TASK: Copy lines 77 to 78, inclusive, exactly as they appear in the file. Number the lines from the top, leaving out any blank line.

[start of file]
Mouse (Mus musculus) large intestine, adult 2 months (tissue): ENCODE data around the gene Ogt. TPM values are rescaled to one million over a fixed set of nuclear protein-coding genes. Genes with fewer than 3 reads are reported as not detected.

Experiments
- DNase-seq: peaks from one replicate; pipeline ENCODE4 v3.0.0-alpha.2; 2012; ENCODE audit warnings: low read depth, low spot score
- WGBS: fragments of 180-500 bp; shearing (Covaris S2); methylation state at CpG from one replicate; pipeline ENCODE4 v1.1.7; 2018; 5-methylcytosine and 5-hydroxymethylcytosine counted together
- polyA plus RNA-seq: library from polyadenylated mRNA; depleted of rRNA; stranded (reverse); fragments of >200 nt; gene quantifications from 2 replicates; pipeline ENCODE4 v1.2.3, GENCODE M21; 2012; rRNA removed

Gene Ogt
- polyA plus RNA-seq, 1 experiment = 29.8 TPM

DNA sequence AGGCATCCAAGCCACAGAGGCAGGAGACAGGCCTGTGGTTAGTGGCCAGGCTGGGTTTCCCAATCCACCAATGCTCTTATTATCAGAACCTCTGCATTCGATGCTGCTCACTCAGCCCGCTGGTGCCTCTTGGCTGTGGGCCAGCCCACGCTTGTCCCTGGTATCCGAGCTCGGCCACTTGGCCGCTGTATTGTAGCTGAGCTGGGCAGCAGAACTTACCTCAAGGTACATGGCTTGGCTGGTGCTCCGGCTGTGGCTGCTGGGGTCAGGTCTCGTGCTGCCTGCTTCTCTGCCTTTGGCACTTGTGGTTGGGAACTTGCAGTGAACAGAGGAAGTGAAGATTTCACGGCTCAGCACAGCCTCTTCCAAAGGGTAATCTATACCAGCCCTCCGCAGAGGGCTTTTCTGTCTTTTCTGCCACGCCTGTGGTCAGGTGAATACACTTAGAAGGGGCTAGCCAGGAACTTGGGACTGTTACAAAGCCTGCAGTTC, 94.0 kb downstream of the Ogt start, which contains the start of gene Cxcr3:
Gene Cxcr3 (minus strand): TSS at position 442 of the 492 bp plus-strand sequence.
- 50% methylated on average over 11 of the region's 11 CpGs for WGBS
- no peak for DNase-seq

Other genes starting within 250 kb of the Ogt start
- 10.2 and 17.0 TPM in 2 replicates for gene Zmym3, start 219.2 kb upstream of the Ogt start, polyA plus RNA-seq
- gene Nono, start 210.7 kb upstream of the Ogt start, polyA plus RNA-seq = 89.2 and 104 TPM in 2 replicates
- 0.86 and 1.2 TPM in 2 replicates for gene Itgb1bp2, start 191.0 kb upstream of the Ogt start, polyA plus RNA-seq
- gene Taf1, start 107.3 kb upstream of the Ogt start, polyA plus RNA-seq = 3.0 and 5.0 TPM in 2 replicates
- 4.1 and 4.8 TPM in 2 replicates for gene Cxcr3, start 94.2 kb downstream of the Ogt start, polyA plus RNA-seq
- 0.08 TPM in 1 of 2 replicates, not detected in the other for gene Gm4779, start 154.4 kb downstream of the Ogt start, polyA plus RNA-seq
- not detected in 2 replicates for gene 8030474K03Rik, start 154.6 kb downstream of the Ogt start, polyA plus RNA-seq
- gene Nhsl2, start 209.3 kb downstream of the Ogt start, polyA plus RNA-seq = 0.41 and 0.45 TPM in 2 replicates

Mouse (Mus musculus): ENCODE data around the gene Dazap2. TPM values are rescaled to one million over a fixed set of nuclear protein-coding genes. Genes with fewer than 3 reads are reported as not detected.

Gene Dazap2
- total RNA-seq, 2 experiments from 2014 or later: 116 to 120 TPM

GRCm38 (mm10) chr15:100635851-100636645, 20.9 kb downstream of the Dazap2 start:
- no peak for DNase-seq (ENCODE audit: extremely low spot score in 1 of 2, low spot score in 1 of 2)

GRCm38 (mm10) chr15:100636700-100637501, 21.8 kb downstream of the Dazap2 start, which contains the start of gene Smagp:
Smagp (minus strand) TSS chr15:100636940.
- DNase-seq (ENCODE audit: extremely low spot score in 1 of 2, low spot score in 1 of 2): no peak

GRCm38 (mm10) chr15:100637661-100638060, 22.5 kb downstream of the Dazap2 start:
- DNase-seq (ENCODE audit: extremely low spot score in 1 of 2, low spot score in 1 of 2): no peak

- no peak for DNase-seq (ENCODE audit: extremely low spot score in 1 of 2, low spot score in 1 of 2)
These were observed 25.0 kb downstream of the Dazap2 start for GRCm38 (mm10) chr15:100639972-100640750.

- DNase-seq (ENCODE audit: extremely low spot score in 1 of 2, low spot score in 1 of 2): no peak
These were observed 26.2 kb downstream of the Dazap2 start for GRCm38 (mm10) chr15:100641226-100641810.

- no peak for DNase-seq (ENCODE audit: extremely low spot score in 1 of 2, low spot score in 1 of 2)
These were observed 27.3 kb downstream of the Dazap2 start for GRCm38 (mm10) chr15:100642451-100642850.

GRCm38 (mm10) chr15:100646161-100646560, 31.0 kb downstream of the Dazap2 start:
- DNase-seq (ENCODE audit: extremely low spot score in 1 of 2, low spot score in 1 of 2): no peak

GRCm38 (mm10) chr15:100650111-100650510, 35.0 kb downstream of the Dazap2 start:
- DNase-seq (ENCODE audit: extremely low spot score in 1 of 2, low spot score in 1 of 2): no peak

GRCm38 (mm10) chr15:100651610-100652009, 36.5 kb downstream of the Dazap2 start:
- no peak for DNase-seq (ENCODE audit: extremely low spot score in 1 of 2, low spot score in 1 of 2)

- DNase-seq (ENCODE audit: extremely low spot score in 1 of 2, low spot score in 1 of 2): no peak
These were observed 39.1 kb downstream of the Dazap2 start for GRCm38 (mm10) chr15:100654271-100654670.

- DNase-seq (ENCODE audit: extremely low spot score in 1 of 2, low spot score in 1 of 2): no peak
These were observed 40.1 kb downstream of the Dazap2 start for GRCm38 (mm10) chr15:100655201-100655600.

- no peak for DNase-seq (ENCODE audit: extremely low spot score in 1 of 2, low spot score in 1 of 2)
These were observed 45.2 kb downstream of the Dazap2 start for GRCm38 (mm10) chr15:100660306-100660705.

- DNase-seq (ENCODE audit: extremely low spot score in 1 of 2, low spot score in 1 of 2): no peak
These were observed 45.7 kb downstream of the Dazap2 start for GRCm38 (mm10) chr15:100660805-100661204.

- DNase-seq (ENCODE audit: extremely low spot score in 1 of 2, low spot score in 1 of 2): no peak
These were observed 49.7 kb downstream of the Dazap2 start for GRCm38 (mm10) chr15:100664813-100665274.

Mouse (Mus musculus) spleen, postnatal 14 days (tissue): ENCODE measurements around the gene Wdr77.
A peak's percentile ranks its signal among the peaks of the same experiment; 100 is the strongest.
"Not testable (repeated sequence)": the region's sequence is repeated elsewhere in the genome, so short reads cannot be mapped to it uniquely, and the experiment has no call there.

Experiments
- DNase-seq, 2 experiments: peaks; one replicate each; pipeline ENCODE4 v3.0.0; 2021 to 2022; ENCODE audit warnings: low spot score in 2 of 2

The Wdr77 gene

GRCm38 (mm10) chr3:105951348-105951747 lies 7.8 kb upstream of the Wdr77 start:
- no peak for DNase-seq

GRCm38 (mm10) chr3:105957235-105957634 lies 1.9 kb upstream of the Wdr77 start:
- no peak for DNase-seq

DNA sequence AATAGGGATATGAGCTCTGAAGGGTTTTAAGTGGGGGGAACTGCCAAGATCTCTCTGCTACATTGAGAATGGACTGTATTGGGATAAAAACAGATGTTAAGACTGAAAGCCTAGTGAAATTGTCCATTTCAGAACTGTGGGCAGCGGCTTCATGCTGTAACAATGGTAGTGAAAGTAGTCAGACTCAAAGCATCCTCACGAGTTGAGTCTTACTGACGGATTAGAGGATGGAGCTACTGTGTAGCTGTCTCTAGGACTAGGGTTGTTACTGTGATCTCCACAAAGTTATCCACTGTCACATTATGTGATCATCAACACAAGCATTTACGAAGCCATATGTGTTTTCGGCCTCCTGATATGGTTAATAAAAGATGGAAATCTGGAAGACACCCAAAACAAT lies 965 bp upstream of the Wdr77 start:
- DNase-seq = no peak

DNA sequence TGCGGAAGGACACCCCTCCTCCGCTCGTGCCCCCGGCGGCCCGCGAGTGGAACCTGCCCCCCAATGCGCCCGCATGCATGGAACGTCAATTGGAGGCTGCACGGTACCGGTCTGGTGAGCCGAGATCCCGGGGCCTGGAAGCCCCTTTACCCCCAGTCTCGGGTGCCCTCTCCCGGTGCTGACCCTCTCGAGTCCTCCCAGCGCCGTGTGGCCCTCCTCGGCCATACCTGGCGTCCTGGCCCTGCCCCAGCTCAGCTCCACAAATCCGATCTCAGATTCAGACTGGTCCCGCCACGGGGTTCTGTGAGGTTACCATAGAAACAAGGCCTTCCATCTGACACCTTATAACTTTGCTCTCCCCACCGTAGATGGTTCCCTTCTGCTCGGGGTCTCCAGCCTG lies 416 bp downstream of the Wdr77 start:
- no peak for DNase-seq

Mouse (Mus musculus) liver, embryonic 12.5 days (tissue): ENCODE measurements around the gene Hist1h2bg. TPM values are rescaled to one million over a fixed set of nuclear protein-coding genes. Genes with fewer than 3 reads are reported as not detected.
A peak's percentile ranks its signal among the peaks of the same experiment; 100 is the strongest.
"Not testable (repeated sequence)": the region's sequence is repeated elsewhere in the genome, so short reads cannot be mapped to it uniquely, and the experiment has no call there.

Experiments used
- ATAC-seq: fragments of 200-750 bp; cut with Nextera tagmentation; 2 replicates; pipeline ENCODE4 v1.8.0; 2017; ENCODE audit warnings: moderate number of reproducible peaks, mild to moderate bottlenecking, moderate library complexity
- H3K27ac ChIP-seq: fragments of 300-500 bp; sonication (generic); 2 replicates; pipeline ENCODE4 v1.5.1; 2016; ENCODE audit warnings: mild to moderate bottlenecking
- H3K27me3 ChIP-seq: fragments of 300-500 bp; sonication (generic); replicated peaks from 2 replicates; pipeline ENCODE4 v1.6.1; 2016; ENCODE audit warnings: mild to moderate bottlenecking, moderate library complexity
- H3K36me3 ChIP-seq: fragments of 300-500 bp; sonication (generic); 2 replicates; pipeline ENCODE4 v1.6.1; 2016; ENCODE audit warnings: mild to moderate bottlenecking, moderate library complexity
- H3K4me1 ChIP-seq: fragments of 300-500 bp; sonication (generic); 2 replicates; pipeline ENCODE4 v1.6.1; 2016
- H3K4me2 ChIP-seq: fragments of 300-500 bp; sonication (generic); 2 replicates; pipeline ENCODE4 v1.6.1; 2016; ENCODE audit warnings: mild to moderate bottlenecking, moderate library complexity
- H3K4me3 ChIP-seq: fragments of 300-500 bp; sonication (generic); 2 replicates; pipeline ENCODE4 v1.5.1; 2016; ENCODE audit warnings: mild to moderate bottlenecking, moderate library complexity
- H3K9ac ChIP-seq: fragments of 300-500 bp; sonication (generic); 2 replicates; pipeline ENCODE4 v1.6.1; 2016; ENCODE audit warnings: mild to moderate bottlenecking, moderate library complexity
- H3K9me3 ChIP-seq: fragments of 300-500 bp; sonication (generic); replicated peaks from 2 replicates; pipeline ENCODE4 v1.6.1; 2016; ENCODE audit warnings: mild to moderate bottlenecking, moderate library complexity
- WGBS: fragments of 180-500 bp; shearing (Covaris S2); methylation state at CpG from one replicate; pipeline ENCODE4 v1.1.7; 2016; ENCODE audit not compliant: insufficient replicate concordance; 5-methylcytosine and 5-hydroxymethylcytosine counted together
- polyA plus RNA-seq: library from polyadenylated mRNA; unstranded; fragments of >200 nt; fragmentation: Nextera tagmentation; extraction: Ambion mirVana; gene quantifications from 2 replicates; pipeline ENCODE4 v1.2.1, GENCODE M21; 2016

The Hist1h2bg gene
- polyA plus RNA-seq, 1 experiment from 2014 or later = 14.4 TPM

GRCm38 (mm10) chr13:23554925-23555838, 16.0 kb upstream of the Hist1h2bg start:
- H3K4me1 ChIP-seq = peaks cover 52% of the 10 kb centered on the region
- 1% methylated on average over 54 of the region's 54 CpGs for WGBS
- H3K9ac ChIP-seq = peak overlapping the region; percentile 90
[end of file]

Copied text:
- H3K4me3 ChIP-seq: fragments of 300-500 bp; sonication (generic); 2 replicates; pipeline ENCODE4 v1.5.1; 2016; ENCODE audit warnings: mild to moderate bottlenecking, moderate library complexity
- H3K9ac ChIP-seq: fragments of 300-500 bp; sonication (generic); 2 replicates; pipeline ENCODE4 v1.6.1; 2016; ENCODE audit warnings: mild to moderate bottlenecking, moderate library complexity